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Using paint to create concepts in the home

Laura A. Ball

Nancy Robinson has paint chips Scotch-taped to the walls of every room in her house: soft coral in her bedroom; lavender and lime green in her guest room; aqua in her bathroom; taupe in the den. Putting up tiny swatches of paint before you commit allows you to feel the effects of the color so you won’t have regrets later, and “how you want to feel in the room is what should lead you in your color selection,” said Robinson, showroom manager of The Paint Bucket in Eagle-Vail.The coral will give her the soothing feel she wants in her bedroom, and its vibrancy will play wonderfully against their vibrant green view of the fairway. The contrast of bold wall color is often used to punctuate a view, she explains.Her guest room will offer visitors a sanctuary where they can at once find refreshment and relaxation. The calming bright blue will provide a clean, spa-like feel in her bathroom. The taupe office, with its plethora of black picture frames, will set the scene of a sophisticated gallery. Decide what it is that you want and find a way to emulate that through color. You might be surprised how paint can transform a space.

“Paint is the easiest way to change a room, and probably the cheapest,” said Dana Hugo of Worth Interiors in Avon. “It’s a quick fixer-upper.”Bold and daring colors, such as coral, are popular choices when choosing wall color.”People have played it safe with colors for a long time, but now people want more self-expression,” Robinson said. “People are taking more chances.”Those with slightly more conservative tastes are opting for strong natural colors like taupes, forest greens, light blues, burgundies and chocolate browns.”I think people really like the outside and want to bring the outdoors in,” Robinson said.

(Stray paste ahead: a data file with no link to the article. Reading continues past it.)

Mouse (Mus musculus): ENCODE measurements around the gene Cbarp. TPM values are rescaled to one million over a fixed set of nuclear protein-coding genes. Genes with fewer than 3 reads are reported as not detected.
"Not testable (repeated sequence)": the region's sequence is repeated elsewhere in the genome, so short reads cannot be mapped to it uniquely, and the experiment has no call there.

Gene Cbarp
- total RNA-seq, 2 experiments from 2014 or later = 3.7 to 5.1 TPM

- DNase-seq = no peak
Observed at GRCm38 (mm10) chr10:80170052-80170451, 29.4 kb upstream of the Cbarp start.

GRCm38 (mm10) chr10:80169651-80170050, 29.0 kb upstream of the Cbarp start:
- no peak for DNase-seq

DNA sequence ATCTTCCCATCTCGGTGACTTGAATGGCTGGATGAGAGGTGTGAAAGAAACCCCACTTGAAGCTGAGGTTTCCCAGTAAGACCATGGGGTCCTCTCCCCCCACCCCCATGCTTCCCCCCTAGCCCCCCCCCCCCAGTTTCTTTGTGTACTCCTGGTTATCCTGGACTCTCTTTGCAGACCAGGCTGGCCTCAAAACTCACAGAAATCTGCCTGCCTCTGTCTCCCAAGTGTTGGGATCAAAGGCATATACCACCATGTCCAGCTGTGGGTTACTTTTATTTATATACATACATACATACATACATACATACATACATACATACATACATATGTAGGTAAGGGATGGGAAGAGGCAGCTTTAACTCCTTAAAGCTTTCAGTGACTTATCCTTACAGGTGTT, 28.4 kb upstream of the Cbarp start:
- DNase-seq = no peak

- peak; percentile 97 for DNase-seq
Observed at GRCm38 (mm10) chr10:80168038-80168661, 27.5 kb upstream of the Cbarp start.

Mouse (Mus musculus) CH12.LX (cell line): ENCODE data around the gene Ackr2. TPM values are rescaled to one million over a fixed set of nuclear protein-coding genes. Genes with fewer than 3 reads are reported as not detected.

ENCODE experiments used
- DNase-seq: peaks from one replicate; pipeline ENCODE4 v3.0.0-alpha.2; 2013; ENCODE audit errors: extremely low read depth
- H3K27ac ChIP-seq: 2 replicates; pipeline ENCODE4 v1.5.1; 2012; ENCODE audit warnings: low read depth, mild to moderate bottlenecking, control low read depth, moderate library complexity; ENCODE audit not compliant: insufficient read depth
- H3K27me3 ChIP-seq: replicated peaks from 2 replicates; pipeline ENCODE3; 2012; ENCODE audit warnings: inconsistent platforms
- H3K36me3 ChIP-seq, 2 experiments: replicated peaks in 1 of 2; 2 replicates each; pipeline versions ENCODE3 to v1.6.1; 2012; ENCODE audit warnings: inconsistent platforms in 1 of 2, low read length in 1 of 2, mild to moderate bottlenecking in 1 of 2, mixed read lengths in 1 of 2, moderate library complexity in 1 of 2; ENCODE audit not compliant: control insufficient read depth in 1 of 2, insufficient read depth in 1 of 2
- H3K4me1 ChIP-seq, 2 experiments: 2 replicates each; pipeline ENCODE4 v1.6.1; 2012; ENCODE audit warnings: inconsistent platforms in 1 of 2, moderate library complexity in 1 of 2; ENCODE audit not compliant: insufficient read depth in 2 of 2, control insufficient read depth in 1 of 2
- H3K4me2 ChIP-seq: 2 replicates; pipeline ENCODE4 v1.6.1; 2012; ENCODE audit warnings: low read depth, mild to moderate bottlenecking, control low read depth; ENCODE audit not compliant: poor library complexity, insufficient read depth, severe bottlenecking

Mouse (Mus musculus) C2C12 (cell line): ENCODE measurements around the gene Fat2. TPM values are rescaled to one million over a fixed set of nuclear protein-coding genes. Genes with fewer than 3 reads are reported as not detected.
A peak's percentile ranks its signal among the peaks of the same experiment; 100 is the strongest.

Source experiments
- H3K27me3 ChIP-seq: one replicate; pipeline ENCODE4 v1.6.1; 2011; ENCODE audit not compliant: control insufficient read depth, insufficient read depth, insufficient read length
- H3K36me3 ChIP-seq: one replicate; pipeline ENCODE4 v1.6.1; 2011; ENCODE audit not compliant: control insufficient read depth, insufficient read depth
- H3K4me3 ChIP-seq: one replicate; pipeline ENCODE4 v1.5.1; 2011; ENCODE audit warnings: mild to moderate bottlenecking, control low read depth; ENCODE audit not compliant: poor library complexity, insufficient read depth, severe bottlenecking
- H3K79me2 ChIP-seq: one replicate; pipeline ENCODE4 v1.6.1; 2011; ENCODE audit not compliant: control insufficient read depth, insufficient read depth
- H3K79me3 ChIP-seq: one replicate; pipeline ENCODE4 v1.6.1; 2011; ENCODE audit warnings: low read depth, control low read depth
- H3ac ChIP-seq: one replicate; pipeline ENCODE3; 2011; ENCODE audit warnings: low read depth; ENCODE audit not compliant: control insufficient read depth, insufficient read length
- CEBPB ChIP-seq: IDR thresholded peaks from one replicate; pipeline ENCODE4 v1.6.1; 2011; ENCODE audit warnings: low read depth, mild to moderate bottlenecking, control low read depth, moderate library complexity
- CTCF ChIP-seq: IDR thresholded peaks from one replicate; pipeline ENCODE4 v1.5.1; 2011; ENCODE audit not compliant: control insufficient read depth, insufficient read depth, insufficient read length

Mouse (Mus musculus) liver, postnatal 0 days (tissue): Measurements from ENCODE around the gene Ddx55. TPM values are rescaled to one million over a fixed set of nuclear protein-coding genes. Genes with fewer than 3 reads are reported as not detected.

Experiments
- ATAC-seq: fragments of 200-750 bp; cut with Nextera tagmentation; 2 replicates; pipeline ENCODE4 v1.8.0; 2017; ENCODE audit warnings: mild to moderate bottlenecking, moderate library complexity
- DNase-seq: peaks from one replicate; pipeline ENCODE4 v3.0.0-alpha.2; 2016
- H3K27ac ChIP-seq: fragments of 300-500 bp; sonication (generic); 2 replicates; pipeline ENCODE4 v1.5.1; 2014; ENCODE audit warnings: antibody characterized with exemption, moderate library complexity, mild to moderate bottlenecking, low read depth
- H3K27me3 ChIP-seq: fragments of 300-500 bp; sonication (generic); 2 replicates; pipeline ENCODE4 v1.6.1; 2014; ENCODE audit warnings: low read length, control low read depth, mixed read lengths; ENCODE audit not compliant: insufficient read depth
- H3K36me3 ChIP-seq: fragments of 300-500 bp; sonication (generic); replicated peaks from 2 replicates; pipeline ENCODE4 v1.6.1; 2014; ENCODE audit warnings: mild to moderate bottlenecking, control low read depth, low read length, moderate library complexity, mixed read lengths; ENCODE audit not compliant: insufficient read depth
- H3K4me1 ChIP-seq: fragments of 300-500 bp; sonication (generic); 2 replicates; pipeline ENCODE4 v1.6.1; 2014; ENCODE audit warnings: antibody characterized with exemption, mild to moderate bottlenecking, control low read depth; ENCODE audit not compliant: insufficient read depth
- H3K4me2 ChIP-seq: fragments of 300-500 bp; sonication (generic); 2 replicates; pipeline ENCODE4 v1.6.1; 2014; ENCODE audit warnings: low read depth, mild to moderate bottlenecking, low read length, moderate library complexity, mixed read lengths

The nature-inspired trend started in mountainous areas like Vail, but has since transcended to urban areas, including Denver, throughout the country.Do rules still apply when applying color?Color experts such as Hugo and Robinson recommend painting common spaces in one color and reserving stronger or softer colors in bedrooms, offices, spas and exercise rooms.But, “rules in the design world now are really up to the client’s choices,” Robinson said.For the kitchen or dining room, she suggests cayenne or bold shades of red because it’s a “hinger” color and stimulates the appetite (so do orange and yellow). If people really want pizzaz, because they do a lot of entertaining, paint the dining area purple.



For an antique feel, try jewel tones like burnt gold and amber, eggplant, deep reds and greens or royal blue.Avoid excitable colors like reds and oranges in the bedroom, Robinson said, “So you can rest your psyche.”Tranquil colors tend to be more soothing, such as sage green, light blue or soft yellow. Unless you’re a bachelor, Robinson said, in that case anything goes.The most popular color in bathrooms right now is aqua, which imitates the relaxing calmness of the ocean.If you’re painting the nursery or the kids’ room, primary colors are the best choice and the most popular in the valley, Robinson said.

What about painting a small room a dark color, will it really make a room appear smaller?”Small rooms should be your favorite color,” said Dana Hugo of Worth Interiors in Avon, who styles many celebrity homes. “I think it is a myth not to paint a small room a dark color, as it cannot get any smaller, no matter the color.”If you still don’t know what color to paint a room, look for hints that already exist in your home.”What colors are in the bedspread or the color of carpeting or wood,” Robinson said. “You might just have to take a lot of paint chips home with you. Choosing paint color is a process of elimination.”Vail, Colorado


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